Photo by Hugh Williams.

Photo by Hugh Williams.

As an employee, fighting for your rights isn’t easy. Lynne Bernabei makes it easier.

For decades, Bernabei has fought to uphold the rights of whistleblowers and victims of workplace discrimination and harassment, and to help forge a path for the countrys most revolutionary workers. In doing so, she has built a word-class firm, Bernabei & Kabat, which specializes in civil rights, discrimination and employment litigation, as well as whistleblower law. A lifelong activist, Bernabei knows that her clientsactions take bravery and risk. She supports them in every way she can – tackling major corporations, governments and public entities to initiate social change and make sure her clientsvoices are heard.

With the current reckoning with racial prejudice and workersrights across the country, Bernabei and her team are instrumental in helping shift policies to those that are more equitable, inclusive and progressive. In one current case, Bernabei represents a whistleblower from an anti-sex trafficking organization. Her client, a survivor of sex trafficking herself, was one of many employees fired as a result of the group’s allegedly racist practices. In a progressive city like D.C., Bernabei says, Its shocking to see an organization so ravened with racial discrimination.”

Her clientscases are often closely tied to current events: She litigated precedent-setting cases related to AIDS back in the 80s and is currently litigating cases related to Covid-19. With the widespread effect of the pandemic, Bernabeis clients have been diverse: anyone from doctors and nurses speaking out about the lack of personal protective equipment theyve been afforded, or vulnerable individuals who have been fired after prioritizing their own safety over returning to the office.

Badly behaving employers often believe their size or wealth can allow them to silence potential whistleblowers. But as long as workersrights continue to be violated, Bernabei and her team will work to help individuals stand up for themselves, their colleagues and the public at large.  

Bernabei was inducted into the Lawdragon Hall of Fame in 2021.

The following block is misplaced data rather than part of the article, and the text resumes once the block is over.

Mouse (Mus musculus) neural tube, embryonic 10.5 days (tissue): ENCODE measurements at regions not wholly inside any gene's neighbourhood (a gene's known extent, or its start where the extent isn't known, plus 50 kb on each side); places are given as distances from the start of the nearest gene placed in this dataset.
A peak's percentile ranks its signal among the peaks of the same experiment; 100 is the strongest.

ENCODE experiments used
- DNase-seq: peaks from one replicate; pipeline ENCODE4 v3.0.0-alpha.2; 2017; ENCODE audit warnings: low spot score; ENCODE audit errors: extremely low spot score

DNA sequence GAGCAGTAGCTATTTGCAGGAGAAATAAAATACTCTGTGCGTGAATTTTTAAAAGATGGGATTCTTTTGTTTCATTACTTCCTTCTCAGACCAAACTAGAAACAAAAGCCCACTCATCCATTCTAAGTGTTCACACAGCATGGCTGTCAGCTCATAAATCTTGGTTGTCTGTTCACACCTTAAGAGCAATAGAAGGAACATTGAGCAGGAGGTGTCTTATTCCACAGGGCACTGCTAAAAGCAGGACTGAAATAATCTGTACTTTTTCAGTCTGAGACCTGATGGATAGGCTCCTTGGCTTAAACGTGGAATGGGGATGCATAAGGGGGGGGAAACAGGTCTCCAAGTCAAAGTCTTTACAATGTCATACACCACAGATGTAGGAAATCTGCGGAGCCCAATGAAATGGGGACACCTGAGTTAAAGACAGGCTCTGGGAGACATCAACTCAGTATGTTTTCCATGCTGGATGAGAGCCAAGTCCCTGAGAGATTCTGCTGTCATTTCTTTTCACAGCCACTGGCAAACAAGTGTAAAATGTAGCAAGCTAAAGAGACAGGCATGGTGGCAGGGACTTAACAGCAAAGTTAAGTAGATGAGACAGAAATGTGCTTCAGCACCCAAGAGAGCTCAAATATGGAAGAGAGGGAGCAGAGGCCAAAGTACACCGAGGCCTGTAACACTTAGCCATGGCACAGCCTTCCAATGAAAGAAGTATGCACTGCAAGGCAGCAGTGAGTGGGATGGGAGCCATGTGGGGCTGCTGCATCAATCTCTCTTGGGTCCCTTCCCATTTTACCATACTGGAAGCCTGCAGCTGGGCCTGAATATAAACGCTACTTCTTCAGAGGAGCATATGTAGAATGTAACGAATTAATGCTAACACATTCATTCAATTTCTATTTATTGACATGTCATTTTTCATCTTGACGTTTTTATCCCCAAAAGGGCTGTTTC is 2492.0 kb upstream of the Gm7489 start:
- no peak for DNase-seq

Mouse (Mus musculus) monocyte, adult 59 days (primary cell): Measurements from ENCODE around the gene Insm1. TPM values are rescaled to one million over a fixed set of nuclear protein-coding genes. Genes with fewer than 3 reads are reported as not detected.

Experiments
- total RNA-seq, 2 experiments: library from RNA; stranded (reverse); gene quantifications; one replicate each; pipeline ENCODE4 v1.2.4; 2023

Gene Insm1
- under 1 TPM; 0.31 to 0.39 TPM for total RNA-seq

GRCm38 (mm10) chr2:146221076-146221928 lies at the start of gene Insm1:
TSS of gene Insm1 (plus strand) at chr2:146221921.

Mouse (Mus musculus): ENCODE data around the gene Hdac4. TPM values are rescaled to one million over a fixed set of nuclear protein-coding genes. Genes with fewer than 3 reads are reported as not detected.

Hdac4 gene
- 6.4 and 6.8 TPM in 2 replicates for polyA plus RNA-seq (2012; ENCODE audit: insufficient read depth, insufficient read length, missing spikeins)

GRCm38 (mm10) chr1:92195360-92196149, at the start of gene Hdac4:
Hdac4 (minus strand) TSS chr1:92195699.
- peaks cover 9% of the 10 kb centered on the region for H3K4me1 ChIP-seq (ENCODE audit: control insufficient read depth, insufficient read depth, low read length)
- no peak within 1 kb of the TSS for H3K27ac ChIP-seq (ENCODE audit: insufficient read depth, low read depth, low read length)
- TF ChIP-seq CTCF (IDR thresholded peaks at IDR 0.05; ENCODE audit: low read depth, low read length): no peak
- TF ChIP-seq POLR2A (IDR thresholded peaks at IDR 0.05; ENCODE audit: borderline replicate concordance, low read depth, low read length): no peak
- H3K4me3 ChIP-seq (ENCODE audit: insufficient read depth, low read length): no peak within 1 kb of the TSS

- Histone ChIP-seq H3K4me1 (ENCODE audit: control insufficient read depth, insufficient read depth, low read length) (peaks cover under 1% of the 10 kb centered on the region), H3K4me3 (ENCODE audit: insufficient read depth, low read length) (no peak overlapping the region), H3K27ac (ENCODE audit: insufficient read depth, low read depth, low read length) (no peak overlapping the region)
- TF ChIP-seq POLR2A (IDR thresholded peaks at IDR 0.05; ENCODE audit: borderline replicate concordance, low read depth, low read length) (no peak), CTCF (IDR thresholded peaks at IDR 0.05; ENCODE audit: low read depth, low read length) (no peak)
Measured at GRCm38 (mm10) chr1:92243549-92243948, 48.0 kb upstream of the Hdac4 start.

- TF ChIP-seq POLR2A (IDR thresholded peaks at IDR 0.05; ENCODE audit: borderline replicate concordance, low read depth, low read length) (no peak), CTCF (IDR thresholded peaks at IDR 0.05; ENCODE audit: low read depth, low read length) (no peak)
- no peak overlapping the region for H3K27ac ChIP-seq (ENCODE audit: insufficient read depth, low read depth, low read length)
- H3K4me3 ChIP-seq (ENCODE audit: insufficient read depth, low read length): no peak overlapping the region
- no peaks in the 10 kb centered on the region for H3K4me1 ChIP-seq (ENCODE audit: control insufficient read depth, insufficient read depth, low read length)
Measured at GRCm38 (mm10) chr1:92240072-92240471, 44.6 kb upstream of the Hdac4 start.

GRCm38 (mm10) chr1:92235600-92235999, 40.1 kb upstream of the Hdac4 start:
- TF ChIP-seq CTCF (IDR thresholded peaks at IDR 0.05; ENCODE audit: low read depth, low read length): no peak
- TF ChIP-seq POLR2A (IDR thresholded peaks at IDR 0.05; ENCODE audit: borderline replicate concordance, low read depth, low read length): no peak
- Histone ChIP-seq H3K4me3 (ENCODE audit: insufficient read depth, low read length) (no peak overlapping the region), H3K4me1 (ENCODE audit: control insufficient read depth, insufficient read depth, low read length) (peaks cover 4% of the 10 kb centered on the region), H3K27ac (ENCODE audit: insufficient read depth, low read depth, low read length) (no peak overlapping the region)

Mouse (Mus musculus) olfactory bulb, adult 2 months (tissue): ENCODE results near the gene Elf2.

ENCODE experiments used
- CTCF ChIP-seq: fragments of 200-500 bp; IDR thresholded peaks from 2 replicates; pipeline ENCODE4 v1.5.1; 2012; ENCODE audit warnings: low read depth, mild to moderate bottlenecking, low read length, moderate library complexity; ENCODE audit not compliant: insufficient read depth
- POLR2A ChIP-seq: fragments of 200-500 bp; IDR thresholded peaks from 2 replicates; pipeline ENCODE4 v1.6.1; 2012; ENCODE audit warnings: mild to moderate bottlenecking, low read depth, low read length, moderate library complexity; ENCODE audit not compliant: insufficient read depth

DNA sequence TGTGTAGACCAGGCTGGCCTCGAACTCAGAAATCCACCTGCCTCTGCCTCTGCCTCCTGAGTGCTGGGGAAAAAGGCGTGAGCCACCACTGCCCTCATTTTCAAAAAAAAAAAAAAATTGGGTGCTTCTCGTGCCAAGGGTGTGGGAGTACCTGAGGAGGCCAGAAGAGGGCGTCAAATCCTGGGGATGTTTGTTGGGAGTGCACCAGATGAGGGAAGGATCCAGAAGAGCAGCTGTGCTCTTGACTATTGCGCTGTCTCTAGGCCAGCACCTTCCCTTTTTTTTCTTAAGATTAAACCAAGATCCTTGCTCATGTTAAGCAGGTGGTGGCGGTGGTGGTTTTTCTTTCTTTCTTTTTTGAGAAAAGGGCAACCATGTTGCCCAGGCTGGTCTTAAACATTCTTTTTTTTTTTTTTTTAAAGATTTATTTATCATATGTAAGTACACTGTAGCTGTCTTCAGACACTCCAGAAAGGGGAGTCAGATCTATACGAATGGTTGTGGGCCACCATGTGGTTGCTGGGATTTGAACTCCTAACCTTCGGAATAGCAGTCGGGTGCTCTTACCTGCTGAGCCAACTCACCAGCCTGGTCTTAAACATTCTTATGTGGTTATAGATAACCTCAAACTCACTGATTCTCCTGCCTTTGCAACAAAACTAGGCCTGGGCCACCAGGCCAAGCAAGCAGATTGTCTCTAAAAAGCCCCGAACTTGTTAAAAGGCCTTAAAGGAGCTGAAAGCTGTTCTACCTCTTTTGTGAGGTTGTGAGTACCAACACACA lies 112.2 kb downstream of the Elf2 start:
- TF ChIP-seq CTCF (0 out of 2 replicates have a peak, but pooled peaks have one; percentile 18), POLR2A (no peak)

Lawdragon: How did you first become interested in employment and civil rights litigation?

Lynne Bernabei: I've always been an activist. I was a child of the late 60s and early 70s, and we did a lot of organizing, especially in anti-war work. I also always saw myself as somewhat of an outsider because of the way I grew up.

LD: In what way?

LB: I grew up working-class, but went to upper-class high schools in Chicagos North Shore, which eventually led to Harvard. I always felt like I was in the community, but not quite of" the community. Outsiders always appealed to me. Most of the time, the people who make effective change are outside the system – women, people of color, whistleblowers. That is how, psychologically, I got into the area.

We discovered that the owner of the network, one of the wealthiest men in China, had designed a retaliatory plan to fire everybody, sue us, sue our clients and stop us from carrying on with the case.

LD: Did you know that this was the area that you wanted to focus on from the start?

LB: No, not at all. I didn't even want to be a lawyer originally.

LD: What did you want to be?

LB: I had been a reporter for a couple of years, but I was too much of an activist. I always wanted to do certain kinds of stories, and, unless you own the newspaper, you really couldn't do those stories. I ended up in law school, and I was really lucky because I had a clerkship with a wonderful judge, Judge William Bryant – a real pioneer. Seeing his life story and what he's achieved led me into public interest and discrimination law.

LD: Tell me about founding your firm. 

LB: Well, I used to be with a partner, Debbie Katz, for almost 20 years. The idea was that wed take the sorts of cases that would make a difference. Obviously, we're totally client-oriented, so whatever the client wants is what we do.

We have a mix of cases, both discrimination and whistleblower cases, that get resolved early on. Then there are cases that go on for years and years of litigation. Those tend to be the cases where there's a significant public interest goal involved, and they hopefully lead to some change.

LD: The impact your cases have had is incredible. Tell me, for instance, about the case involving sexual harassment and workplace discrimination for unpaid interns.